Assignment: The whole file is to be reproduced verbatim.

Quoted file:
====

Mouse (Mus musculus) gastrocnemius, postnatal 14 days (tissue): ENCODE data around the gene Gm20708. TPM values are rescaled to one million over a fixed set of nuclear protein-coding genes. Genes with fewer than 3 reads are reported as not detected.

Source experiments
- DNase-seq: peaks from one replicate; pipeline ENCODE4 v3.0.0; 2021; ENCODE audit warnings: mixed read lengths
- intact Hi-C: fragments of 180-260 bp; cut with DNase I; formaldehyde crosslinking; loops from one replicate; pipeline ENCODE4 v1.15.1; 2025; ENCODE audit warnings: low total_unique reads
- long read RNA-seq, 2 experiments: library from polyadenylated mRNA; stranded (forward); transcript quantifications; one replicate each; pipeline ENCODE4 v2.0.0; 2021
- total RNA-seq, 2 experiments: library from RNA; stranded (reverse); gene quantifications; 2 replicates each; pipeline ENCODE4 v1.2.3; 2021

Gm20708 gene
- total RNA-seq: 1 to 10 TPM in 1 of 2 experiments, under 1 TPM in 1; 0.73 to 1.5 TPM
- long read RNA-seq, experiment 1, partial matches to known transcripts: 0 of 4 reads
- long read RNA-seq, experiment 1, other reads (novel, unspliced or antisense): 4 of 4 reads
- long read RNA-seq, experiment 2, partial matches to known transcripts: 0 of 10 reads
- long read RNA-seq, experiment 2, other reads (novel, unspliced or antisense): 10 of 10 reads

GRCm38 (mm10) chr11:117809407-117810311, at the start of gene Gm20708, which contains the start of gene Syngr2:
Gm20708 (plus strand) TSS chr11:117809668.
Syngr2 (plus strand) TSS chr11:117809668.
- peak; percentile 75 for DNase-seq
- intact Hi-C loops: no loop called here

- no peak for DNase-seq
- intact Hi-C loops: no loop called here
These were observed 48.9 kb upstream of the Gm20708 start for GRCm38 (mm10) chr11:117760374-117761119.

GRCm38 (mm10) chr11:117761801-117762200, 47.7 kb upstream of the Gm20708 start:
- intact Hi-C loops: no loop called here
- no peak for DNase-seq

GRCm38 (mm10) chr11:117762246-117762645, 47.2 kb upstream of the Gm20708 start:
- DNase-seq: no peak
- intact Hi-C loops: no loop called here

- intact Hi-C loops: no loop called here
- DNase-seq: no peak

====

Mouse (Mus musculus) gastrocnemius, postnatal 14 days (tissue): ENCODE data around the gene Gm20708. TPM values are rescaled to one million over a fixed set of nuclear protein-coding genes. Genes with fewer than 3 reads are reported as not detected.

Source experiments
- DNase-seq: peaks from one replicate; pipeline ENCODE4 v3.0.0; 2021; ENCODE audit warnings: mixed read lengths
- intact Hi-C: fragments of 180-260 bp; cut with DNase I; formaldehyde crosslinking; loops from one replicate; pipeline ENCODE4 v1.15.1; 2025; ENCODE audit warnings: low total_unique reads
- long read RNA-seq, 2 experiments: library from polyadenylated mRNA; stranded (forward); transcript quantifications; one replicate each; pipeline ENCODE4 v2.0.0; 2021
- total RNA-seq, 2 experiments: library from RNA; stranded (reverse); gene quantifications; 2 replicates each; pipeline ENCODE4 v1.2.3; 2021

Gm20708 gene
- total RNA-seq: 1 to 10 TPM in 1 of 2 experiments, under 1 TPM in 1; 0.73 to 1.5 TPM
- long read RNA-seq, experiment 1, partial matches to known transcripts: 0 of 4 reads
- long read RNA-seq, experiment 1, other reads (novel, unspliced or antisense): 4 of 4 reads
- long read RNA-seq, experiment 2, partial matches to known transcripts: 0 of 10 reads
- long read RNA-seq, experiment 2, other reads (novel, unspliced or antisense): 10 of 10 reads

GRCm38 (mm10) chr11:117809407-117810311, at the start of gene Gm20708, which contains the start of gene Syngr2:
Gm20708 (plus strand) TSS chr11:117809668.
Syngr2 (plus strand) TSS chr11:117809668.
- peak; percentile 75 for DNase-seq
- intact Hi-C loops: no loop called here

- no peak for DNase-seq
- intact Hi-C loops: no loop called here
These were observed 48.9 kb upstream of the Gm20708 start for GRCm38 (mm10) chr11:117760374-117761119.

GRCm38 (mm10) chr11:117761801-117762200, 47.7 kb upstream of the Gm20708 start:
- intact Hi-C loops: no loop called here
- no peak for DNase-seq

GRCm38 (mm10) chr11:117762246-117762645, 47.2 kb upstream of the Gm20708 start:
- DNase-seq: no peak
- intact Hi-C loops: no loop called here

- intact Hi-C loops: no loop called here
- DNase-seq: no peak